Additional Contributions: We thank the patient for granting permission to publish this information.

Valle  J , Wasan  H , Palmer  DH ,  et al; ABC-02 Trial Investigators.  Cisplatin plus gemcitabine versus gemcitabine for biliary tract cancer.   N Engl J Med. 2010;362(14):1273-1281. doi:10.1056/NEJMoa0908721 PubMedGoogle ScholarCrossref
Abou-Alfa  GK , Sahai  V , Hollebecque  A ,  et al.  Pemigatinib for previously treated, locally advanced or metastatic cholangiocarcinoma: a multicentre, open-label, phase 2 study.   Lancet Oncol. 2020;21(5):671-684. doi:10.1016/S1470-2045(20)30109-1 PubMedGoogle ScholarCrossref
Ross  JS , Wang  K , Gay  L ,  et al.  New routes to targeted therapy of intrahepatic cholangiocarcinomas revealed by next-generation sequencing.   Oncologist. 2014;19(3):235-242. doi:10.1634/theoncologist.2013-0352 PubMedGoogle ScholarCrossref
Pemazyre (pemigatinib). Package insert. Incyte Corporation; 2020.
Nigwekar  SU , Thadhani  R , Brandenburg  VM .  Calciphylaxis.   N Engl J Med. 2018;378(18):1704-1714. doi:10.1056/NEJMra1505292 PubMedGoogle ScholarCrossref
Macklis  P , Chung  C , Kaffenberger  B .  Calciphylaxis associated with the fibroblast growth factor receptor inhibitor erdafitinib.   JAAD Case Rep. 2020;7:125-127. doi:10.1016/j.jdcr.2020.11.022 PubMedGoogle ScholarCrossref
Lacouture  ME , Sibaud  V , Anadkat  MJ ,  et al.  Dermatologic adverse events associated with selective fibroblast growth factor receptor inhibitors: overview, prevention, and management guidelines.   Oncologist. 2021;26(2):e316-e326. doi:10.1002/onco.13552 PubMedGoogle ScholarCrossref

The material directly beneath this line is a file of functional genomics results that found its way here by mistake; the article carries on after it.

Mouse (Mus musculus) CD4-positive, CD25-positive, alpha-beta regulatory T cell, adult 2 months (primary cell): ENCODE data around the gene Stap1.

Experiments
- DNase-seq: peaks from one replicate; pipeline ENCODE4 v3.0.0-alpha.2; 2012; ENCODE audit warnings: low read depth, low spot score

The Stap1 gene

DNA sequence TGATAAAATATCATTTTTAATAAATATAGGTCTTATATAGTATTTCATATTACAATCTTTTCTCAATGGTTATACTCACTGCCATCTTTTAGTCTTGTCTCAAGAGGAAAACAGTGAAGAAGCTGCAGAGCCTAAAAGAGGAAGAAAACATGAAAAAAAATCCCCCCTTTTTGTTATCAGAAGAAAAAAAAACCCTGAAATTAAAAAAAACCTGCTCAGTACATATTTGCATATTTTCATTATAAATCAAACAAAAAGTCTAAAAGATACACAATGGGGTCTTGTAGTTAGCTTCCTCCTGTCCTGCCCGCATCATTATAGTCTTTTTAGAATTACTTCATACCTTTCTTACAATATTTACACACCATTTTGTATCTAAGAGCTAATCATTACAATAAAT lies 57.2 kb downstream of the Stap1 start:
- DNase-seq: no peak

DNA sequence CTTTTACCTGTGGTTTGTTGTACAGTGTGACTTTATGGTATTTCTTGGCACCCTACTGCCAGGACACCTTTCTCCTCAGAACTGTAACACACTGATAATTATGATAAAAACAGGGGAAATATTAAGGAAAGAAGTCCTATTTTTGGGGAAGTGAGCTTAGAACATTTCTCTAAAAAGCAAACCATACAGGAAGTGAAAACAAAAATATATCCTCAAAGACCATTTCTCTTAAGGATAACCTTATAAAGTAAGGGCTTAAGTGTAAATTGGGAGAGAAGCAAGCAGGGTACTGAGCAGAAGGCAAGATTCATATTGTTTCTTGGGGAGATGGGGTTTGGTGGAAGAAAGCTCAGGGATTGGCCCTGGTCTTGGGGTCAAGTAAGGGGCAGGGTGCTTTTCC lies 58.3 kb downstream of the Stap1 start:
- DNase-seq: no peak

Arudra  K , Patel  R , Tetzlaff  MT ,  et al.  Calcinosis cutis dermatologic toxicity associated with fibroblast growth factor receptor inhibitor for the treatment of Wilms tumor.   J Cutan Pathol. 2018;45(10):786-790. doi:10.1111/cup.13319 PubMedGoogle ScholarCrossref
McCarthy  JT , El-Azhary  RA , Patzelt  MT ,  et al.  Survival, risk factors, and effect of treatment in 101 patients with calciphylaxis.   Mayo Clin Proc. 2016;91(10):1384-1394. doi:10.1016/j.mayocp.2016.06.025PubMedGoogle ScholarCrossref
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Credit Designation Statement: The American Medical Association designates this Journal-based CME activity activity for a maximum of 1.00  AMA PRA Category 1 Credit(s)™. Physicians should claim only the credit commensurate with the extent of their participation in the activity.

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  • 1.00 Medical Knowledge MOC points in the American Board of Internal Medicine's (ABIM) Maintenance of Certification (MOC) program;;
  • 1.00 Self-Assessment points in the American Board of Otolaryngology – Head and Neck Surgery’s (ABOHNS) Continuing Certification program;
  • 1.00 MOC points in the American Board of Pediatrics’ (ABP) Maintenance of Certification (MOC) program;
  • 1.00 Lifelong Learning points in the American Board of Pathology’s (ABPath) Continuing Certification program; and